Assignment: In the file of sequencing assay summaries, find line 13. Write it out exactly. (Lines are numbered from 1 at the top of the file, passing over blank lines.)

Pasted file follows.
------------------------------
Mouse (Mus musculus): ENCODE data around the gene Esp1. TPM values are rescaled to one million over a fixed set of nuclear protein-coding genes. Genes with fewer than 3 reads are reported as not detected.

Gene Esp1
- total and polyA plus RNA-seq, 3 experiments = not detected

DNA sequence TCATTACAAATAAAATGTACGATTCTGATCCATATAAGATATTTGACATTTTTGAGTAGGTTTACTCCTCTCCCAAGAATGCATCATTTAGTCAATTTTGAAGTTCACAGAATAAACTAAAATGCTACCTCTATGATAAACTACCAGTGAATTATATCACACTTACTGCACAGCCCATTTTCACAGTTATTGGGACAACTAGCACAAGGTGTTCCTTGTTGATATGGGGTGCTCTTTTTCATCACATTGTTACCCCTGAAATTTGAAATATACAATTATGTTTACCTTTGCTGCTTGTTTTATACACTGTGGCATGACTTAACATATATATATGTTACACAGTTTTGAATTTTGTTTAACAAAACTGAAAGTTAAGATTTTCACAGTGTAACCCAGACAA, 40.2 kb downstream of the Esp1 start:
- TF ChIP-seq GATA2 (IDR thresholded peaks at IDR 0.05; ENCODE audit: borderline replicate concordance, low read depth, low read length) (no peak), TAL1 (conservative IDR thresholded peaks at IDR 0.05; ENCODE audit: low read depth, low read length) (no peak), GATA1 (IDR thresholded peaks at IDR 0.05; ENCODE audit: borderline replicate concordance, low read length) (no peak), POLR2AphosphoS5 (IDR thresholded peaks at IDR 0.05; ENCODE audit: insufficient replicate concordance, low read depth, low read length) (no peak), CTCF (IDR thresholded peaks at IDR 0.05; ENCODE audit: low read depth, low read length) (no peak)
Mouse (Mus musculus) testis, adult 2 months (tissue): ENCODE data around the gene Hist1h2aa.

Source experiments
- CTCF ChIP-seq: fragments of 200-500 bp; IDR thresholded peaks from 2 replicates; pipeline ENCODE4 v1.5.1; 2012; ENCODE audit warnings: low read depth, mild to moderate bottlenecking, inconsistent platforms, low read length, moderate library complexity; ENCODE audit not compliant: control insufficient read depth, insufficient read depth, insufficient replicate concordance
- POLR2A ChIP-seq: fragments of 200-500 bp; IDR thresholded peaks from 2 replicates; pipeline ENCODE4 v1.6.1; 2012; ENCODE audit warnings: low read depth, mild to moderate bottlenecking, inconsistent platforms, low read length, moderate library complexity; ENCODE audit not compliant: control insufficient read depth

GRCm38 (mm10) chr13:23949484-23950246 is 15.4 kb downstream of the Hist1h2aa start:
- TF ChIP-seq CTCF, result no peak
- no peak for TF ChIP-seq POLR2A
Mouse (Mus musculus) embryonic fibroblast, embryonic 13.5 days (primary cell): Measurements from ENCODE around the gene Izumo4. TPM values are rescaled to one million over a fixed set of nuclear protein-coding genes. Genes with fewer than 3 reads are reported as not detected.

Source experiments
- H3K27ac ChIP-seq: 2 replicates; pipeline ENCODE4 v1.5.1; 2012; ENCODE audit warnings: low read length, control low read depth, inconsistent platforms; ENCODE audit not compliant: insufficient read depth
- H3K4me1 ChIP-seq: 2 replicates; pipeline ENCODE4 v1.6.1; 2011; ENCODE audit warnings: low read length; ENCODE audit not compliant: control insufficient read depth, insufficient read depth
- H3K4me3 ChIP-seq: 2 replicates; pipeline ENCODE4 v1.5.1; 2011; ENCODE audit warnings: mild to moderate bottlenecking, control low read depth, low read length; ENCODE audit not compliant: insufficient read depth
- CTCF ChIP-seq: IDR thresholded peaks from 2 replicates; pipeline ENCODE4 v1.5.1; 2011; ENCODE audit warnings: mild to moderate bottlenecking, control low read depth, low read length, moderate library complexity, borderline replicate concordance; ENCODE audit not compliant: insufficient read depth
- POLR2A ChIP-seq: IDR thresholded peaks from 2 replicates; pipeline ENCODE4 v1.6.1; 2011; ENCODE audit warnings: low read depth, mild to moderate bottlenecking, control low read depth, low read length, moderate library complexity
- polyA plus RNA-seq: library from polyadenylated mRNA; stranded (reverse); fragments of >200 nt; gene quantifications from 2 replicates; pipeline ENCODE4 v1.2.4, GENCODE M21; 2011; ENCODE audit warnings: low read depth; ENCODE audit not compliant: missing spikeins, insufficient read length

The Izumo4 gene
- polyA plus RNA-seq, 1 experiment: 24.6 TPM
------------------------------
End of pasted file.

Mouse (Mus musculus) embryonic fibroblast, embryonic 13.5 days (primary cell): Measurements from ENCODE around the gene Izumo4. TPM values are rescaled to one million over a fixed set of nuclear protein-coding genes. Genes with fewer than 3 reads are reported as not detected.